Similar dishes include Green Beans Braised in Tomatoes and Olive Oil, Gujarati Green Beans, Green Beans with Freekeh, Green Beans with Lentil Crumble, and Italian Flat Beans with Blue Cheese.

Browse all of our Green Bean recipes and all of our Italian dishes. Or feel free to browse our Early Spring recipes.

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Potato Bhaji

I love the book Tiffin by Srinivas. It is a terrific read with lots of lovely food-related stories. The recipes are full flavoured and perfectly balanced. It is a book I highly recommend. I have cooked a few dishes from the book and all are exceptional.

Today’s recipe is Potato Bhaaji, a warm spicy potato dish. It can be served as a snack, entree (starter) or side dish. It is perfect with dosai.

Similar recipes include Potato Poha, Green Tomato Bhaji, and Okra Bhaji.

Browse all of our Bhaji recipes and all of our Potato dishes. You can browse all of our Indian dishes. Our Indian Essentials are here. Or explore our Late Spring collection of recipes.

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Ezhukari Kuzhambu / Kootu | Seven Vegetables Kuzhambu | Pongal Kootu

This dish gets its name from the fact that it is prepared with 7 vegetables. It is a South Indian dish, actually a Tamil dish, which is often prepared on Thiruvathirai Day as a side dish for Thiruvadhira Kali (a sweet mung dal and rice dish made on this festival day). Although its name means seven vegetables, often nine, eleven, or even more are used! It is a blend of sweet, salty, tangy and spicy flavours that meld so well together, and is a perfect clean-out-the-fridge dish.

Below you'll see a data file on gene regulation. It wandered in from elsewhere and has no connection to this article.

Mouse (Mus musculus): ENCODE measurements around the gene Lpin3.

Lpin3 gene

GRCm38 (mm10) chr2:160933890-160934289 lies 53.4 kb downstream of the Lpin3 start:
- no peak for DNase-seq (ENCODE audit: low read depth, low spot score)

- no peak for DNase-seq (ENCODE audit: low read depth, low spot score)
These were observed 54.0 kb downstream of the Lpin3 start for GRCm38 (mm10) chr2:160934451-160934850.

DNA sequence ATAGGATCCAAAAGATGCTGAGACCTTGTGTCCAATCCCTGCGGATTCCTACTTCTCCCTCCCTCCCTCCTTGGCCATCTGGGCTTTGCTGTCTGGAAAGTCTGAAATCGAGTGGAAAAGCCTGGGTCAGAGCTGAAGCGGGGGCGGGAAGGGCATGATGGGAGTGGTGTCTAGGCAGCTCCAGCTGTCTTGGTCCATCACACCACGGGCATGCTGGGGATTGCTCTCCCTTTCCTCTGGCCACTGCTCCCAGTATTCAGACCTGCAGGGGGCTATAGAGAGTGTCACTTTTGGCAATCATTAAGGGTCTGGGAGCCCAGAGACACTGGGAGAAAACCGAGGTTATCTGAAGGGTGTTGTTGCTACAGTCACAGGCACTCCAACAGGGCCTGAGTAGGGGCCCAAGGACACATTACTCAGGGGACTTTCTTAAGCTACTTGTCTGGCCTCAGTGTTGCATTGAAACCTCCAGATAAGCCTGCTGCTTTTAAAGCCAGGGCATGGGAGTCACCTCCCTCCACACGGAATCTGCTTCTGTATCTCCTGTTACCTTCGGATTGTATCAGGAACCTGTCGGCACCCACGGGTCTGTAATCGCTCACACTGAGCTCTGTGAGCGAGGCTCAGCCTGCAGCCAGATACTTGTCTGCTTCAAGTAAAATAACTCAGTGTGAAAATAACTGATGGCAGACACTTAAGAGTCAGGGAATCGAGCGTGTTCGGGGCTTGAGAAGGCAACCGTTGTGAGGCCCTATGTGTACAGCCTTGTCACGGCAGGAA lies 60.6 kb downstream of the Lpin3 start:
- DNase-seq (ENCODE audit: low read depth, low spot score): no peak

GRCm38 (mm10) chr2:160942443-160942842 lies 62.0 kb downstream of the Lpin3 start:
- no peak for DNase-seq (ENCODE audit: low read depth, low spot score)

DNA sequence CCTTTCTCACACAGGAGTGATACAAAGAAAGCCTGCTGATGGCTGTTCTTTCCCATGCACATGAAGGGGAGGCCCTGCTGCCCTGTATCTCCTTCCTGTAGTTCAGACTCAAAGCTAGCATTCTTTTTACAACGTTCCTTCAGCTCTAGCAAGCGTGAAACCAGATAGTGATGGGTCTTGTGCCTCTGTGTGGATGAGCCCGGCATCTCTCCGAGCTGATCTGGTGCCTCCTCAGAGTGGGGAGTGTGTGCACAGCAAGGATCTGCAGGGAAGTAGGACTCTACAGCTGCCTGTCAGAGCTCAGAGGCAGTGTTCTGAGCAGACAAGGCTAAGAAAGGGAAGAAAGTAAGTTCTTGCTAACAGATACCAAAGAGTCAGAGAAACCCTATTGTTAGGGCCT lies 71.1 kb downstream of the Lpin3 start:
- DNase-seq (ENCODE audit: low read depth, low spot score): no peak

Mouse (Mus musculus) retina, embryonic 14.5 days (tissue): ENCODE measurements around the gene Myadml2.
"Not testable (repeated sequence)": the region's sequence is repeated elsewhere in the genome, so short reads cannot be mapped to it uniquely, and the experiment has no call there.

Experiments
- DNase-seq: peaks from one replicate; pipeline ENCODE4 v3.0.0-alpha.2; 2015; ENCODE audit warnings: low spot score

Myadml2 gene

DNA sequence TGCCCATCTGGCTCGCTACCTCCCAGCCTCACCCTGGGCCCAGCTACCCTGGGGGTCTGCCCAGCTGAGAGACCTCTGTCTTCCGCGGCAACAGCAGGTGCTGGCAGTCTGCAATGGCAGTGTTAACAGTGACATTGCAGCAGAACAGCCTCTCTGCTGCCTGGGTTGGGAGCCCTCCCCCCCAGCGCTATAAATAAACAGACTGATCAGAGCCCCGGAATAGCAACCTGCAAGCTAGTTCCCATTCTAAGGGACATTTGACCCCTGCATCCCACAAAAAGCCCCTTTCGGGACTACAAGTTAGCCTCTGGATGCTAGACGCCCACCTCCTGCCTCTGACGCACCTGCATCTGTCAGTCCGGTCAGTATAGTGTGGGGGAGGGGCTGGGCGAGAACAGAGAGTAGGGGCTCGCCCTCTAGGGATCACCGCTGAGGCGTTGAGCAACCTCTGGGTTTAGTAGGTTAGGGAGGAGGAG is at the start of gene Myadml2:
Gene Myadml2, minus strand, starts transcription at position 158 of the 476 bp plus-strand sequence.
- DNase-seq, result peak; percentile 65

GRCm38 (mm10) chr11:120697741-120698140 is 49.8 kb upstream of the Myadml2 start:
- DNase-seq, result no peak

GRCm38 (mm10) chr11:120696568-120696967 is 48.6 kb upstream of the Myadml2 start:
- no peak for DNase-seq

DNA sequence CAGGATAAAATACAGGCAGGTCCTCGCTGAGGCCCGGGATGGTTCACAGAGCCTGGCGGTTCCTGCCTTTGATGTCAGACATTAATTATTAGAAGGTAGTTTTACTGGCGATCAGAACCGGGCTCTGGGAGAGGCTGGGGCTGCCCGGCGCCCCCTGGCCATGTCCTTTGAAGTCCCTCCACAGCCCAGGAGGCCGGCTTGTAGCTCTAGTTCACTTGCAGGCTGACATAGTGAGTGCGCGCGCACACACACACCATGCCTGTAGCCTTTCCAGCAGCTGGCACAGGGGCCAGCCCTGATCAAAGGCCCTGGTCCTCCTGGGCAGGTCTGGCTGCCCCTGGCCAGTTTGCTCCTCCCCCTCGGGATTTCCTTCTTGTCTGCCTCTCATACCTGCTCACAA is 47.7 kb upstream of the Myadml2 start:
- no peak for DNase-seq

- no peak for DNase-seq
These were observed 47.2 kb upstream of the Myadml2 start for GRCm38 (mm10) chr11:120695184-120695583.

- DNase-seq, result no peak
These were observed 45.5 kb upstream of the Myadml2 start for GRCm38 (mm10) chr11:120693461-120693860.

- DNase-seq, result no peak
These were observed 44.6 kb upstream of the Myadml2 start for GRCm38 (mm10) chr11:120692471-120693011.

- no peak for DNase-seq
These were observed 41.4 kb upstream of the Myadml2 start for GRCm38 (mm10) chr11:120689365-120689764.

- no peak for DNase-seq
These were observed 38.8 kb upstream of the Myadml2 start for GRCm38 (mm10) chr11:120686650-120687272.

It is a dish that is also made on Thai Pongal, where it is called Pongal Kootu and as an accompaniment to Sakkarai Pongal. For this dish it is made thinner than for Thiruvathirai.

But you can also make this dish at any time – don’t keep it only for a festival dish. The recipe is one of Meenakshi Ammal’s from her cook books Cook and See. One of our very special projects in the kitchen is to cook through these books, as they are very traditional Tamil recipes.You can find all of Ammal’s dishes that we have made here. Most of them are from Vol 1 so far.

I love this dish cooked just with potatoes. It is divine. Today I made it with Colacasia, Chenai Yam, Cluster Beans, Pumpkin, Potato, Ridged Gourd, and Drumstick. Delicious!

Similar dishes include Poritha Kootu, Poritha Kootu with Simple Spices, and Moringa Leaf Dal.

Browse all of our recipes for Thai Pongal. All of our Indian recipes are here, and our Indian Essentials are here. Or explore our Mid Autumn dishes.

We use Australian measurements: 1 tspn = 5ml; 1 Tblspn = 20ml; 1 cup = 250ml.

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Bean Curd (Tofu) and Mushrooms with Vegetables